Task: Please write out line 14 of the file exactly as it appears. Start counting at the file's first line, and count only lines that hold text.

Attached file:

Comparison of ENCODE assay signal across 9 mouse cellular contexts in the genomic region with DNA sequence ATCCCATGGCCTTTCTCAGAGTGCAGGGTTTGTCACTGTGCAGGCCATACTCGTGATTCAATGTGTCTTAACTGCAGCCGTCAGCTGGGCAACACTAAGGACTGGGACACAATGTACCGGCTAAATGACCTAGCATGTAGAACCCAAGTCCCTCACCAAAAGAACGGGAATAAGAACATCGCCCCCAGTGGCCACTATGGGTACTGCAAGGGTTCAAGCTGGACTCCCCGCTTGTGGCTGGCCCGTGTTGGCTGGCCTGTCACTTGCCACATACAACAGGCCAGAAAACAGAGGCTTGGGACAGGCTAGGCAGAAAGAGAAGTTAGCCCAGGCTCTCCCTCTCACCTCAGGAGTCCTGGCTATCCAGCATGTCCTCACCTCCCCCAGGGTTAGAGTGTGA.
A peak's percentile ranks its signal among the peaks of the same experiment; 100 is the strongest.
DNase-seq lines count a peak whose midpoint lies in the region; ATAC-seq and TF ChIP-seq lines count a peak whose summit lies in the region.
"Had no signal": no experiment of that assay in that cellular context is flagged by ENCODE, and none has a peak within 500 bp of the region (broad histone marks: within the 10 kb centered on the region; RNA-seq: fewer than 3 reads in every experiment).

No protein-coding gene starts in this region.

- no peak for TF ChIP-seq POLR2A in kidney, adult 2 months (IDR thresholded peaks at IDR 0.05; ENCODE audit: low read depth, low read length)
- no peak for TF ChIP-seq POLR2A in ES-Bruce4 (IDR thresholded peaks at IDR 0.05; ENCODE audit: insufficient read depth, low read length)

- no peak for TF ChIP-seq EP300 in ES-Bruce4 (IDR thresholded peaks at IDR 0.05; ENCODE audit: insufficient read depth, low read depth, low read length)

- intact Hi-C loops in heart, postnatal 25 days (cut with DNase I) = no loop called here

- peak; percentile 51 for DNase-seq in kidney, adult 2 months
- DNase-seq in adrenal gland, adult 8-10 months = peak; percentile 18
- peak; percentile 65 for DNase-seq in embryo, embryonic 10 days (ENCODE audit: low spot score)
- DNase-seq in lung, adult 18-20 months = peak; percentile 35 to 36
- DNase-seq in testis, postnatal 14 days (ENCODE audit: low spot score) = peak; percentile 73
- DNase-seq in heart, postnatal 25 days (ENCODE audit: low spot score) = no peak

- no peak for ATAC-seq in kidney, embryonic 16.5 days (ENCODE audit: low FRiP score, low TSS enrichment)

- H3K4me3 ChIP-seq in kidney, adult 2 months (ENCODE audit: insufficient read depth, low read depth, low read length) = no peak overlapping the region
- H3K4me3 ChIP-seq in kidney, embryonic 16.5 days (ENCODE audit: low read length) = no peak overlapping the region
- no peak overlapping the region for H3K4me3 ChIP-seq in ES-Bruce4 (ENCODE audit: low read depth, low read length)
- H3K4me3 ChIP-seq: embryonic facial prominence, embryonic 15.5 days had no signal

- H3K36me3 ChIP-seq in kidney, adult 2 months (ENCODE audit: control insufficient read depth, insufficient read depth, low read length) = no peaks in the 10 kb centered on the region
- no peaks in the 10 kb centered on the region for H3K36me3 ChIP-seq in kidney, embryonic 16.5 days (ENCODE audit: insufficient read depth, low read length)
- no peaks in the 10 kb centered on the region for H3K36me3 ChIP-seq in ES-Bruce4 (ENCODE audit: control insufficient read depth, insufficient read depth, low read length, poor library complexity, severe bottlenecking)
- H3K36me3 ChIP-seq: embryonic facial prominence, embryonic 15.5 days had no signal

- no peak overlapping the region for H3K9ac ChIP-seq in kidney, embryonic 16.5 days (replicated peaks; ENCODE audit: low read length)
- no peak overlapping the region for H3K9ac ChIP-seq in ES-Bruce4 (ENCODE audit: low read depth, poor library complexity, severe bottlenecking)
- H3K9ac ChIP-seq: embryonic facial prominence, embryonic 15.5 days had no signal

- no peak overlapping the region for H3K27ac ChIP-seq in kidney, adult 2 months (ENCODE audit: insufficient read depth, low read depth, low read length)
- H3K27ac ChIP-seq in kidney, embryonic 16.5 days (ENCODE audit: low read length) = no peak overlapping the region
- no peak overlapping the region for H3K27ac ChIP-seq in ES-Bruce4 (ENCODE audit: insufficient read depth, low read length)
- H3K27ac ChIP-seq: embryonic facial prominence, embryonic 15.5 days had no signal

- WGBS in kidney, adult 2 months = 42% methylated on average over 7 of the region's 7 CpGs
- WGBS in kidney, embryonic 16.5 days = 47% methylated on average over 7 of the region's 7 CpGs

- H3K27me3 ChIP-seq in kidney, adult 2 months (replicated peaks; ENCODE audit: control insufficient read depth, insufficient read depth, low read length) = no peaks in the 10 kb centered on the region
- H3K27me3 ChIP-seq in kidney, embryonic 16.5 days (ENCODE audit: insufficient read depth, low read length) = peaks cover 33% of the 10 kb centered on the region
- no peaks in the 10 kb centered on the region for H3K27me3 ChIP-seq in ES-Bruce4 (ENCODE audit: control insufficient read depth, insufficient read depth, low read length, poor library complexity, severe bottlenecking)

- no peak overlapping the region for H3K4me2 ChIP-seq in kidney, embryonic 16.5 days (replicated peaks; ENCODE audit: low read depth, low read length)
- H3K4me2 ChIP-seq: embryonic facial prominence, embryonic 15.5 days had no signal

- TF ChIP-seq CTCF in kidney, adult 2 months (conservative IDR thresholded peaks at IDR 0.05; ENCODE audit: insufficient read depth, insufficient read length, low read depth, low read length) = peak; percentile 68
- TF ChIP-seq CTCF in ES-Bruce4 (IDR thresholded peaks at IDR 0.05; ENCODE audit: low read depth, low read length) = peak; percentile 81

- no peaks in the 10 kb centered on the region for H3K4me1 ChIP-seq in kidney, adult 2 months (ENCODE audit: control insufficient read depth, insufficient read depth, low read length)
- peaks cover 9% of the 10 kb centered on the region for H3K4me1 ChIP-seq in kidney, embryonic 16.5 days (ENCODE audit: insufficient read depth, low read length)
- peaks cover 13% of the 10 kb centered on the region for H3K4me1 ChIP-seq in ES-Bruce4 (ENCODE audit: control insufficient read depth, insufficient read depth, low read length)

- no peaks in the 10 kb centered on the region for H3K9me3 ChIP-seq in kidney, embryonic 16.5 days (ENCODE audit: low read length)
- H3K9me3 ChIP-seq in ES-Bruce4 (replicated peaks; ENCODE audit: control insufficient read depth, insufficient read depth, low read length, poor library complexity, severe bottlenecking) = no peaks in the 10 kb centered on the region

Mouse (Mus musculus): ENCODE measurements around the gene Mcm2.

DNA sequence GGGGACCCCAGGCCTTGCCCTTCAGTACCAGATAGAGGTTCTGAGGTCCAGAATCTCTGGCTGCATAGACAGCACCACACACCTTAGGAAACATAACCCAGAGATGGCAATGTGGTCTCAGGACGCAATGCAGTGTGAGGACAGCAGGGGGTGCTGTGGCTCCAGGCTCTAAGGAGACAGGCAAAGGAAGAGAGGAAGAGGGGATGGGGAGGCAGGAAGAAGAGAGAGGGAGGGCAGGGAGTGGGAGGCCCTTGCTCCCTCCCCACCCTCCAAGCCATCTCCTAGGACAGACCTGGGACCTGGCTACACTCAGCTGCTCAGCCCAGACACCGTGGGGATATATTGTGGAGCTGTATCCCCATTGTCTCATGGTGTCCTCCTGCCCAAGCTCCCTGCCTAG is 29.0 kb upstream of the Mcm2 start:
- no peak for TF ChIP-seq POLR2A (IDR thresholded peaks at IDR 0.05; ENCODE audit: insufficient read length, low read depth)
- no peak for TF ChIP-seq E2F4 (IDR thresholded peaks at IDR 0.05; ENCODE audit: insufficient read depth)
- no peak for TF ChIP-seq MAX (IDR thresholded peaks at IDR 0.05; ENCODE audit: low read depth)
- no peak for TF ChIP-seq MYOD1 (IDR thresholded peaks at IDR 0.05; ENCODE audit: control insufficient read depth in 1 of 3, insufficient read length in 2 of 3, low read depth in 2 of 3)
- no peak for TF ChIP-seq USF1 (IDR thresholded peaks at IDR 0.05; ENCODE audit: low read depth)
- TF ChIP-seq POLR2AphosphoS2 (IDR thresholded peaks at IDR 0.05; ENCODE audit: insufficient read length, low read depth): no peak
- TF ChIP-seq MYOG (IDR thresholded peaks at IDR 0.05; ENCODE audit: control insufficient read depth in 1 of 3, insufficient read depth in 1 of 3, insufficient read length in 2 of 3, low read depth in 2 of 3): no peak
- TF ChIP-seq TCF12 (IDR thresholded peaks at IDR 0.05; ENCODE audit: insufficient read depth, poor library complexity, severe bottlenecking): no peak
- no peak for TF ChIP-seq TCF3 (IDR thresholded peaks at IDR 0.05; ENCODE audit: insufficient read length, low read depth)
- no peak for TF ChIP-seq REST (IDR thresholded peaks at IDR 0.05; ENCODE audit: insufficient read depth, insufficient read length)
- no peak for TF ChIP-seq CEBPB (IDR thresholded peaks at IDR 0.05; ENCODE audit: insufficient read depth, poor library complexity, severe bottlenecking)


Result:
- DNase-seq in testis, postnatal 14 days (ENCODE audit: low spot score) = peak; percentile 73